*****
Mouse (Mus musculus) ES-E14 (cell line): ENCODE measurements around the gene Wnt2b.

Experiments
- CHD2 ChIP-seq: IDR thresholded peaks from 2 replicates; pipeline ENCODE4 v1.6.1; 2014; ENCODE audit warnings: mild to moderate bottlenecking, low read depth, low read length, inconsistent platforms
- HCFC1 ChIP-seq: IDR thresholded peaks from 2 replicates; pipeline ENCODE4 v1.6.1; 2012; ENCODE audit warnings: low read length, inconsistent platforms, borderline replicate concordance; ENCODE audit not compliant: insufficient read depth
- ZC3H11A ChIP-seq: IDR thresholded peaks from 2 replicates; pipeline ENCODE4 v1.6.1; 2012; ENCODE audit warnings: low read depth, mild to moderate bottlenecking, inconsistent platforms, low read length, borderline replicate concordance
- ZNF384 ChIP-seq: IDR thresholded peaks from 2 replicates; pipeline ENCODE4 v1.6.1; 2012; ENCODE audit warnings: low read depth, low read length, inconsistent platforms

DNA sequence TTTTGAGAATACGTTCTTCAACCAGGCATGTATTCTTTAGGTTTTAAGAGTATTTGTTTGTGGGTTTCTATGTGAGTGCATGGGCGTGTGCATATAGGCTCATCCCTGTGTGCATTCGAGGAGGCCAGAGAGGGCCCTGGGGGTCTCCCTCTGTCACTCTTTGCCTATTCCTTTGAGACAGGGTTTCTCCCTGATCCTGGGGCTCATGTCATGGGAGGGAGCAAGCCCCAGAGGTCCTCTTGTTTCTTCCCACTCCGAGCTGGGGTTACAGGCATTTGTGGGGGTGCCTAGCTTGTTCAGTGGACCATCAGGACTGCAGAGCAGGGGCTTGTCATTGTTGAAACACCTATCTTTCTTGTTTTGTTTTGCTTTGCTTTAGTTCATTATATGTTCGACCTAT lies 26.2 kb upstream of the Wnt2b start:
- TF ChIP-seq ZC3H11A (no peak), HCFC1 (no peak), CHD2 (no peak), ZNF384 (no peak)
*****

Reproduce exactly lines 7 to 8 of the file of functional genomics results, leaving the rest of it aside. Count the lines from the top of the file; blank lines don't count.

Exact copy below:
DNA sequence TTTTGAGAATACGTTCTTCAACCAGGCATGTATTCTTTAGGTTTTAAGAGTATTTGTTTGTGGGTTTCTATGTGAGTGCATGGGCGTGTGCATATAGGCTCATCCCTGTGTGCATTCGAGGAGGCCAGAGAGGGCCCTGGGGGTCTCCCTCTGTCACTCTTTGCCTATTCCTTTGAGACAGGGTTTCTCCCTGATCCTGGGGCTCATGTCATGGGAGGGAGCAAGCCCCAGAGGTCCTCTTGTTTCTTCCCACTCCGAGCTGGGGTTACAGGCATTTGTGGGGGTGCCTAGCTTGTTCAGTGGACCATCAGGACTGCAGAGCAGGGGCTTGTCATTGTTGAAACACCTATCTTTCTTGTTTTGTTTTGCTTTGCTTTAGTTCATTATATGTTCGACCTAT lies 26.2 kb upstream of the Wnt2b start:
- TF ChIP-seq ZC3H11A (no peak), HCFC1 (no peak), CHD2 (no peak), ZNF384 (no peak)